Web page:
Life Interrupted

P1010462I retired FOR GOOD four and a half years ago (the 100 flamingos in my yard were proof of that) after a forty-year career as a Clinical Psychologist. That’s eight thousand patients and tens of thousands of hours of listening to the basic seven stories of humankind: bad spouse or partner, bad job, bad kids, lousy childhood, maltreatment, bottom of society’s totem poles, or spiritual vacuum. But each retelling had its own flavor or its own horrors (just when you think you’ve heard the worst!) and the resilience of the human soul is a marvel to observe. Give it a place to flourish and flourish it will.

I turned my attention and my time toward being a loving grandparent and to fiction writing. I enjoyed putting the final touches on my second novel, MOTHER TONGUE, and developing a social media campaign to sell the first, DEGREES OF OBSESSION. How different the market has become for self-published authors. I even created a book trailer, which brought out the “director” in me.

And then my stellar work history caught up with me. A former colleague gave my name to a large heath care plan that services the Medi-Cal (Medicaid) population in 14 northern California counties. They were seeking someone with clinical experience and organizational skills (which I had obtained through leadership in my union) to serve as their Mental Health Director. Two days a week seemed doable and the lure of having a paycheck again, and a handsome one at that, led me to applying and then accepting the position.

So the plan is to sort out the new position, see what I can contribute to serving the Medi-Cal population in terms of mental health services, and run the Grammie and fiction writing “businesses” on the side. Who knew that entering the eighth decade of my life would be so invigorating and challenging. And I can always quit after I earn enough money to buy that Alfa Romeo Spider Veloce I’ve been hankering after!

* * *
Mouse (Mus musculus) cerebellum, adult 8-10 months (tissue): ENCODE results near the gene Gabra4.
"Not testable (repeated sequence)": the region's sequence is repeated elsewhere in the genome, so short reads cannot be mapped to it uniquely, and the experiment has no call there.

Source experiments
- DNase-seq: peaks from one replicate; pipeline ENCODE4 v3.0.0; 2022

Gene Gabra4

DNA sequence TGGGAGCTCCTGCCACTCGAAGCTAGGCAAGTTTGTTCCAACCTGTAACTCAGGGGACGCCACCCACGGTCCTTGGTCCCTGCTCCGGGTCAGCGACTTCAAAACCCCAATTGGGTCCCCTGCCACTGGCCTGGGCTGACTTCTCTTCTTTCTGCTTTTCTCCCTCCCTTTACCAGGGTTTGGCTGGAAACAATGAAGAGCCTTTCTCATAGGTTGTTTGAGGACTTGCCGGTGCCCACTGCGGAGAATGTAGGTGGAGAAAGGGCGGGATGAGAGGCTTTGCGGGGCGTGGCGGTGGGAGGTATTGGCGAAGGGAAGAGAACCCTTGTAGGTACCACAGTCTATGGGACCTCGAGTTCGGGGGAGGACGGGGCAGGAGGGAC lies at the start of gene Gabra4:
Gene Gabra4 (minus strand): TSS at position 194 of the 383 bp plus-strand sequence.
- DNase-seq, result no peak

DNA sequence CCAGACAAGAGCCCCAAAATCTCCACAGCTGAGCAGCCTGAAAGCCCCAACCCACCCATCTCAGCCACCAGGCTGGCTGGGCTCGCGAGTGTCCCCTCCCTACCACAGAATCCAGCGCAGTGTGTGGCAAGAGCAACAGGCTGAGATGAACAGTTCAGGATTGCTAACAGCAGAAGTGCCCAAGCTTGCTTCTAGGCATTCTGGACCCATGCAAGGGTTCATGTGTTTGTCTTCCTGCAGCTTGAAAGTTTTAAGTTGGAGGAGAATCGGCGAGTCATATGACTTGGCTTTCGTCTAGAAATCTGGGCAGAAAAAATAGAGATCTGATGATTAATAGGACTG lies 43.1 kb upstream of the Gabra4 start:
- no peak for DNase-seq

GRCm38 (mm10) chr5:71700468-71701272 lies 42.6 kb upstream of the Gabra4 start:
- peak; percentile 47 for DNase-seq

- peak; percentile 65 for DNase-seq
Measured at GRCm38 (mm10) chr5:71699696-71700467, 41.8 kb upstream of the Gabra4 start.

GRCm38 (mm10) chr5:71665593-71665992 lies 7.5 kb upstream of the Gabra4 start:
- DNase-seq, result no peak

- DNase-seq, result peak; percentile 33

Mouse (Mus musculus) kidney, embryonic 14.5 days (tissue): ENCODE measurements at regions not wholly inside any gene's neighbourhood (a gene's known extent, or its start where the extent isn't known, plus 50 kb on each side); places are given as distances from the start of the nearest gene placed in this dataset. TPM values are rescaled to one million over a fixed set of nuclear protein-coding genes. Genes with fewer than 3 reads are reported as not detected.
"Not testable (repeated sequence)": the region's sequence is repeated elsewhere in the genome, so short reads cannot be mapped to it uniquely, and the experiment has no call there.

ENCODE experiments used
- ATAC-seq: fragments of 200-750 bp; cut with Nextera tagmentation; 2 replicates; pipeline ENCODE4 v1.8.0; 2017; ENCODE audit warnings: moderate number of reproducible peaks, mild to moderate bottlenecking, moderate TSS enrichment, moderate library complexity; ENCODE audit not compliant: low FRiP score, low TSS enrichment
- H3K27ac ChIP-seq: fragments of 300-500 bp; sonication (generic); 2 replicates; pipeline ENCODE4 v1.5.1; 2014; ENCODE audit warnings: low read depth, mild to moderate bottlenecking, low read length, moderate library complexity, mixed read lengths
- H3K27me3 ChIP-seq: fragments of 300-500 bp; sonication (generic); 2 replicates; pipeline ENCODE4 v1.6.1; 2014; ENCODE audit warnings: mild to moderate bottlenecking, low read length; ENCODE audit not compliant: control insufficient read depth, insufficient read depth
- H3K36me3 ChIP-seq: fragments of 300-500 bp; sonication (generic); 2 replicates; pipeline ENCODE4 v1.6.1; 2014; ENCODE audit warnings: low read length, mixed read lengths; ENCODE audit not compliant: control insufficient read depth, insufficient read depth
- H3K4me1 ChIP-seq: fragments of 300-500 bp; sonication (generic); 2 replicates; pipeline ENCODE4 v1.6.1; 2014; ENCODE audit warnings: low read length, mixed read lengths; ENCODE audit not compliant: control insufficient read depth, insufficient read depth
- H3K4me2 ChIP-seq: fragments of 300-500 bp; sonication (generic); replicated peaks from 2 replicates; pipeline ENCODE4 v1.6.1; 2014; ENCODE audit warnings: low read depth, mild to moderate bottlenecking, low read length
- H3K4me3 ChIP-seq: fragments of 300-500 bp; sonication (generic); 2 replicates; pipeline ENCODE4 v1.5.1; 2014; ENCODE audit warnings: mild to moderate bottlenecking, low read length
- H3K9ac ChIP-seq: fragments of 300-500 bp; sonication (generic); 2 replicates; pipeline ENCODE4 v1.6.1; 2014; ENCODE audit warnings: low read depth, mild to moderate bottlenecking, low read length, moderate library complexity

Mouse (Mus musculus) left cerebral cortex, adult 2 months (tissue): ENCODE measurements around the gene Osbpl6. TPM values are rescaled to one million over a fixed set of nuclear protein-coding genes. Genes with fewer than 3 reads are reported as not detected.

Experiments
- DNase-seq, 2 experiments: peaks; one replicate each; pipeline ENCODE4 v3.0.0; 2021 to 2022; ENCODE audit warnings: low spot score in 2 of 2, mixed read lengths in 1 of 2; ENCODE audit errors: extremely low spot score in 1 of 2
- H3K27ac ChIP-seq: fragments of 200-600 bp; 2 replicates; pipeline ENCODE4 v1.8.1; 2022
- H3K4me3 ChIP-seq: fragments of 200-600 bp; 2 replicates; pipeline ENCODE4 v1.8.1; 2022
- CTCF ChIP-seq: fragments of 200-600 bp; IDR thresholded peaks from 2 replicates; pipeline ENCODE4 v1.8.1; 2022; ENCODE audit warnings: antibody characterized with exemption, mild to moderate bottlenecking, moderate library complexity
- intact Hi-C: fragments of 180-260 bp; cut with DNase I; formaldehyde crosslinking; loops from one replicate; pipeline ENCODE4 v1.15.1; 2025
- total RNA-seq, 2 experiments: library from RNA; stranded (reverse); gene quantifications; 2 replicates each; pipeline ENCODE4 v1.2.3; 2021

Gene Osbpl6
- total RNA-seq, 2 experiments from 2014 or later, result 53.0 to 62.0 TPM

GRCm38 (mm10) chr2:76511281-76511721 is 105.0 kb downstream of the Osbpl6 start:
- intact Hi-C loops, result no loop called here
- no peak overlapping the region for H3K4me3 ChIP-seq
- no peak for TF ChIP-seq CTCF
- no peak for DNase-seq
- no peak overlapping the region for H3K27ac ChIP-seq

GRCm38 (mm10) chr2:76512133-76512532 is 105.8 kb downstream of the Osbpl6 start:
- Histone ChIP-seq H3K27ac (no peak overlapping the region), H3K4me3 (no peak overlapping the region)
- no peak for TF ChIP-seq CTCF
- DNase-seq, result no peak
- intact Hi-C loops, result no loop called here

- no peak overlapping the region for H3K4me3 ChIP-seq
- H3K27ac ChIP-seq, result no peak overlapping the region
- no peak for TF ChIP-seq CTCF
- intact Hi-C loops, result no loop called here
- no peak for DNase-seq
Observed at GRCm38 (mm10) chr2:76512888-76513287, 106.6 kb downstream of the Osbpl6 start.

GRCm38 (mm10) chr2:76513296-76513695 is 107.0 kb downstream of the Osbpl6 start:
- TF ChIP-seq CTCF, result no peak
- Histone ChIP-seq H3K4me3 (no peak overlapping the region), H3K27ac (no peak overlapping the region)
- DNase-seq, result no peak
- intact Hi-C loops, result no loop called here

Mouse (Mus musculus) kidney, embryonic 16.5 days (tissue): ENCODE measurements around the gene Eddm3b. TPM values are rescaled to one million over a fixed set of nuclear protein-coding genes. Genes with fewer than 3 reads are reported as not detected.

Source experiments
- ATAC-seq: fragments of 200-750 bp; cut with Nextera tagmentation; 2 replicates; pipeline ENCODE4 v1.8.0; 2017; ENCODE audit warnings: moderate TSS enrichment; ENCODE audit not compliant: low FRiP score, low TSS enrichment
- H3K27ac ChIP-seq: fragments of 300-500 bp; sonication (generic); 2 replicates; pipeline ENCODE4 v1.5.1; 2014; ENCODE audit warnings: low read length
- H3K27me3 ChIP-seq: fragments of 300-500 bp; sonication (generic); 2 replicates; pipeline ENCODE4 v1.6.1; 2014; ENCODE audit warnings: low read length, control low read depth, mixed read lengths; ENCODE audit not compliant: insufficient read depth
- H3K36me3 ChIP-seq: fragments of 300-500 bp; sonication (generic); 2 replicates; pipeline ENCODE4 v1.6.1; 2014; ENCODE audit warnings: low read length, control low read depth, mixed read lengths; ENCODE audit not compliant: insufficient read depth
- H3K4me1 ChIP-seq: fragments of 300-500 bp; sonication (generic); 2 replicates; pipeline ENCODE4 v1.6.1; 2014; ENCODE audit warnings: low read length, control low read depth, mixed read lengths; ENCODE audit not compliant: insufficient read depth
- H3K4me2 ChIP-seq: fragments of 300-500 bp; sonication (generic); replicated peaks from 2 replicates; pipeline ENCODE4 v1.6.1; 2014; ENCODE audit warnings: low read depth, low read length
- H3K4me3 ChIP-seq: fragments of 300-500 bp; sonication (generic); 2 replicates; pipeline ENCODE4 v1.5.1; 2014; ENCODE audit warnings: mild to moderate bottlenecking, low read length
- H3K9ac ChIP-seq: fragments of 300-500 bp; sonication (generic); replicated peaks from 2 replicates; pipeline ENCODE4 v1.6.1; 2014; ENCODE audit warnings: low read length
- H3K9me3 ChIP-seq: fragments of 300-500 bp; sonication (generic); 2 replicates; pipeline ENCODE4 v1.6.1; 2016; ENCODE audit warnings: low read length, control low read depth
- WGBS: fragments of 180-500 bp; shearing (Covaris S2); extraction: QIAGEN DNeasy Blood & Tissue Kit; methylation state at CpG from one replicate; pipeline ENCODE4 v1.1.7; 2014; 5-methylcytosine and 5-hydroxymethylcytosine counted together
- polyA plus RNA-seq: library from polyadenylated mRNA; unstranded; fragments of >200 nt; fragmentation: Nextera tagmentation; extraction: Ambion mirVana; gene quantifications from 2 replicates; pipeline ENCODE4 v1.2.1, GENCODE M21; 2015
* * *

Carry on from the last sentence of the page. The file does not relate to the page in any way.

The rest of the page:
6 thoughts on “Life Interrupted

  1. Congratulations on the post! When you retired, did you find it easy to stop that unique way of analyzing people? Or would you say you channeled that into your other interests? Curious 🙂

    Liked by 1 person

    • Was never the “analytic” type although I certainly had years of experience assessing people’s needs. And all those things we learn to do in our assessments certainly comes in hand when developing character. Or read Virginia Wolff or Charles Dickens, with their multitude of approaches to character, and you have no need of the psychological take on human lives.

      Liked by 1 person

  2. Terrific post however I was wondering if
    you could write a litte more on this subject? I’d be very grateful if you could elaborate a
    little bit more. Appreciate it!


  3. Missed seeing the July 11th comment above. Interesting that now almost 3 months into the job handed to me on a silver platter, it begins to seem a bit tarnished. But to be expected with all jobs as they progress.


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